Monday, 29 April 2013
Lex really tries with Jonathan Kent. Jonathan is obtuse and really cannot see anything but the name "Luthor" when he looks at Lex, although there is a temporary coming together at the very end of the episode.
Lex tells Clark, "When my father dies, kings will come to his funeral. When yours dies, his friends will come to his." Not bad.
With the benefit of hindsight, the Kents should have been straight with Lex from the start. They practise honesty in their business dealings but dishonesty on a major scale when it comes to concealing Clark's secret from a friend. Lex - or his evil clone - has a point when he resents it later.
In his youth, CS Lewis wrote a poem called Loki Bound presenting the cosmic role reversal of Thor as jealous bully and Loki as tragic hero. Lex's worldview is another reversal: he sees himself as the best of humanity protecting his race against an insidious alien intrusion.
Saturday, 27 April 2013
Christopher Rudd: There is no mortal sin. There are only souls, lost in a maze that someone else has made for them. (p. 18)
Lys: He says that nothing is eternal. That damned and demon alike should seek their fate in change -- -- as God and Lucifer have already done. (p. 12)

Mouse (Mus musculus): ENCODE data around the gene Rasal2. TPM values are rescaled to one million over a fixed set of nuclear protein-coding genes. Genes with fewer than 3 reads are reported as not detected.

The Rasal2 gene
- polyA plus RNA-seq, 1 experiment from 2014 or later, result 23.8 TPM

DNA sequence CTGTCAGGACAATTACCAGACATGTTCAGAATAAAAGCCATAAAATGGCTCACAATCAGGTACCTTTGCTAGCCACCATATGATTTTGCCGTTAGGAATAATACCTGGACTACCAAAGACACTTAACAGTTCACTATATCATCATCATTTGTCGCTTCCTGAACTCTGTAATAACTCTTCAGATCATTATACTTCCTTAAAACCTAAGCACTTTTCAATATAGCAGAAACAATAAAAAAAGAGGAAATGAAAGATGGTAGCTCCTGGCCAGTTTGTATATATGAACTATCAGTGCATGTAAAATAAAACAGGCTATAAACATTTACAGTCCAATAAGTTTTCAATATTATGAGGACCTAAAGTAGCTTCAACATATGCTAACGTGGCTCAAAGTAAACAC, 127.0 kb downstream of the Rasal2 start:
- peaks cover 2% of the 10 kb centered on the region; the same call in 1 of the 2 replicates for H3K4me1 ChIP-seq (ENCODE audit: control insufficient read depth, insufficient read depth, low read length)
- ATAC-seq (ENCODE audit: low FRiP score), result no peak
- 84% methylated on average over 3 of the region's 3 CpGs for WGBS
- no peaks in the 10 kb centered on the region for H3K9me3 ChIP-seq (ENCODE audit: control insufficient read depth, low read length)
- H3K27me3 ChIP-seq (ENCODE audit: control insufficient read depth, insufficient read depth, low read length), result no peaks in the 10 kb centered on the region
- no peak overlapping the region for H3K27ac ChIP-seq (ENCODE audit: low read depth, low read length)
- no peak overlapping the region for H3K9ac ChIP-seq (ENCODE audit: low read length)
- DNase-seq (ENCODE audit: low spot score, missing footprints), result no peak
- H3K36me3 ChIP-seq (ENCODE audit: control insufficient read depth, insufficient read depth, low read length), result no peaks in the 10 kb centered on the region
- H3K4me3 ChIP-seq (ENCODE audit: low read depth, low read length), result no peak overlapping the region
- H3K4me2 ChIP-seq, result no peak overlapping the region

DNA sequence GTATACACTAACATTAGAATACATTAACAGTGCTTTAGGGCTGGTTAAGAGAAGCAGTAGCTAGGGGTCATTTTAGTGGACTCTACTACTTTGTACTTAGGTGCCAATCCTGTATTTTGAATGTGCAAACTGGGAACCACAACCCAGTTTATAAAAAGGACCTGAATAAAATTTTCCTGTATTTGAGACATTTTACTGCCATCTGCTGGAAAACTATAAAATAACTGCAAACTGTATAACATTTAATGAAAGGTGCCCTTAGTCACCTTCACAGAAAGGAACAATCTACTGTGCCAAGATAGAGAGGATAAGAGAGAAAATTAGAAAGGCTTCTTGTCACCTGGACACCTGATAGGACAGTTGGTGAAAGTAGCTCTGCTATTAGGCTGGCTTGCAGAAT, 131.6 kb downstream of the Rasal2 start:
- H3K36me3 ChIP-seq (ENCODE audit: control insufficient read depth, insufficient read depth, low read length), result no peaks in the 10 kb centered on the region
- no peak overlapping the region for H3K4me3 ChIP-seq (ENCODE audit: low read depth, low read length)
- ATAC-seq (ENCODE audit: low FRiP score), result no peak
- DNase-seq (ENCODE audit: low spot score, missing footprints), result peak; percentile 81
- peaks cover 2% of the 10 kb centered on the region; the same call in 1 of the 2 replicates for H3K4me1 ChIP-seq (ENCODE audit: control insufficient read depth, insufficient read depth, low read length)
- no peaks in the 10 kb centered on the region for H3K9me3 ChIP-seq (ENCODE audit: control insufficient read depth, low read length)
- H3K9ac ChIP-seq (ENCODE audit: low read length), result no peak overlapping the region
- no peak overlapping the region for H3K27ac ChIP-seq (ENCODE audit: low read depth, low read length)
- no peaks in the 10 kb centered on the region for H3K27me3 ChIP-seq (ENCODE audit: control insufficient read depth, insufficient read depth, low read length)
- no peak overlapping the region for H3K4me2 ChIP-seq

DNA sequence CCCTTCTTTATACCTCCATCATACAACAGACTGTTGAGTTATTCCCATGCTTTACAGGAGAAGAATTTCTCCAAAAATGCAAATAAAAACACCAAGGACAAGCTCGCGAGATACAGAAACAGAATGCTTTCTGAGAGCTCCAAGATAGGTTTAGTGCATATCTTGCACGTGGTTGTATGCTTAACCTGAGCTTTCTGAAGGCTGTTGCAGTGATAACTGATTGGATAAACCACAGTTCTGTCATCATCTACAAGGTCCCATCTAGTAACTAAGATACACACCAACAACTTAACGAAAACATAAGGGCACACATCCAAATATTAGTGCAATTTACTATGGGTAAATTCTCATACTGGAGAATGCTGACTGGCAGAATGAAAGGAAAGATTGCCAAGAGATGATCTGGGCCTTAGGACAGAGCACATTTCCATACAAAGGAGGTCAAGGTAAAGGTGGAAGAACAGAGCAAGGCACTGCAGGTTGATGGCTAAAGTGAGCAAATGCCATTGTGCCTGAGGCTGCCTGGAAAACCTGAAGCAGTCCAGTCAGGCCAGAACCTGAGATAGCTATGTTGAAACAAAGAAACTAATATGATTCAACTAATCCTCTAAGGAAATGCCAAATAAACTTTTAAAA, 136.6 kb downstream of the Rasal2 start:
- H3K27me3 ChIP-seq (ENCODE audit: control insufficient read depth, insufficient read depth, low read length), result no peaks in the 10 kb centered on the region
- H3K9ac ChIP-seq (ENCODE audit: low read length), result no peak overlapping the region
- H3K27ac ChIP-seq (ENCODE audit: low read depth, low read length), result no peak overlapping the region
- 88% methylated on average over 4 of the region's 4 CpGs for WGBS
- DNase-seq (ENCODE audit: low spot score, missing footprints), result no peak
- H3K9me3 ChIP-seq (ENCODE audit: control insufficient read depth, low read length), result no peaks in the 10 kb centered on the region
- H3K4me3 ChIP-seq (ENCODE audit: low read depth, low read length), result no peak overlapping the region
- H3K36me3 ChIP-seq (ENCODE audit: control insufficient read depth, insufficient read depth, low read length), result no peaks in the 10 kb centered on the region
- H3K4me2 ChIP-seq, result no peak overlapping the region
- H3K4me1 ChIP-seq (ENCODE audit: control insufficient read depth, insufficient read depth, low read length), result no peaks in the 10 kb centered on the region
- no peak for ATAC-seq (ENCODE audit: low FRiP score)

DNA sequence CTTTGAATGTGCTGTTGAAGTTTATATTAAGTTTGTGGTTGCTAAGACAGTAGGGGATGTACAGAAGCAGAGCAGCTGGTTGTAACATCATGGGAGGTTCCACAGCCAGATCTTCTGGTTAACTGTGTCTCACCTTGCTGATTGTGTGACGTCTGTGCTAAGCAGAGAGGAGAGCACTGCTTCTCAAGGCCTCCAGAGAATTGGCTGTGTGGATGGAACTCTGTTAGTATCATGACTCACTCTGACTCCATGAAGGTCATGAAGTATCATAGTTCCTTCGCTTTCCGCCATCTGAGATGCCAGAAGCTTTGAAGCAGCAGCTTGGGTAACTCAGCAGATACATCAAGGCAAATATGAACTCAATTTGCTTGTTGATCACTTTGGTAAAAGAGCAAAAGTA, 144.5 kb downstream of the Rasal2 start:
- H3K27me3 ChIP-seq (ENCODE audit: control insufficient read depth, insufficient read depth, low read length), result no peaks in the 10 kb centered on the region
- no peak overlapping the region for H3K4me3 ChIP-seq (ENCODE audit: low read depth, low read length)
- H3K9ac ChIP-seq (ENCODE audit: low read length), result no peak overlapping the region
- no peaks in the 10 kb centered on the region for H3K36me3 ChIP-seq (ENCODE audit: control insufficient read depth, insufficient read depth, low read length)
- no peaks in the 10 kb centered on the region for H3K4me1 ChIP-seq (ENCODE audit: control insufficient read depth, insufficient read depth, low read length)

Christopher Rudd: I was wrong in one respect only. I told the Lady Lys that there was no sin. But there is. Hell itself is a sin. (p. 25)
Gaudium: So then Rudd promised there was gonna be some kind of new deal. "You've seen the end of hell, and now you're gonna see the end of heaven." Stuff like that. At least I think that's what he said. On the other hand, it could've been "Thanks for coming." It was hard to hear over the singing and the shouting and the speaking in tongues. (p. 29)
Tony meets a couple of fan boys.
A reference to Downton Abbey (incredible).
The on screen "Mandarin" terrorist leader is a Brit actor who did a good Lear in Croydon.
I really thought that Pepper had died.
There are references to the Avengers, of course.
Tony and Iron Patriot have to spend a lot of time coping without their armour.
Tony's Malibu house overlooking the sea gets trashed real good.
Control the Vice-President, then kill the President - a stunt common to Garth Ennis' The Boys.
Tony rescuing people falling from a plane was a good performance by a sky-diving team.
Villain motivated by early rejection by hero, as in The Incredibles.
The post-credits dialogue that the whole cinema audience knew to wait for was just a joke (but I didn't recognise the doctor).
Wouldn't someone recognise the Mandarin?
One difference is that Max, introduced in Diggle's run on The Losers, can be, and is, killed in the same run whereas Lex, of course, must survive and has an elaborate exit strategy and escape route for when his coup is defeated.
Rules Of Engagement ranks alongside Diggle's Green Arrow: Year One, Miller's Batman: Year One and John Byrne's The Man Of Steel as a good early story of familiar characters showing the origins of well known aspects of their later careers.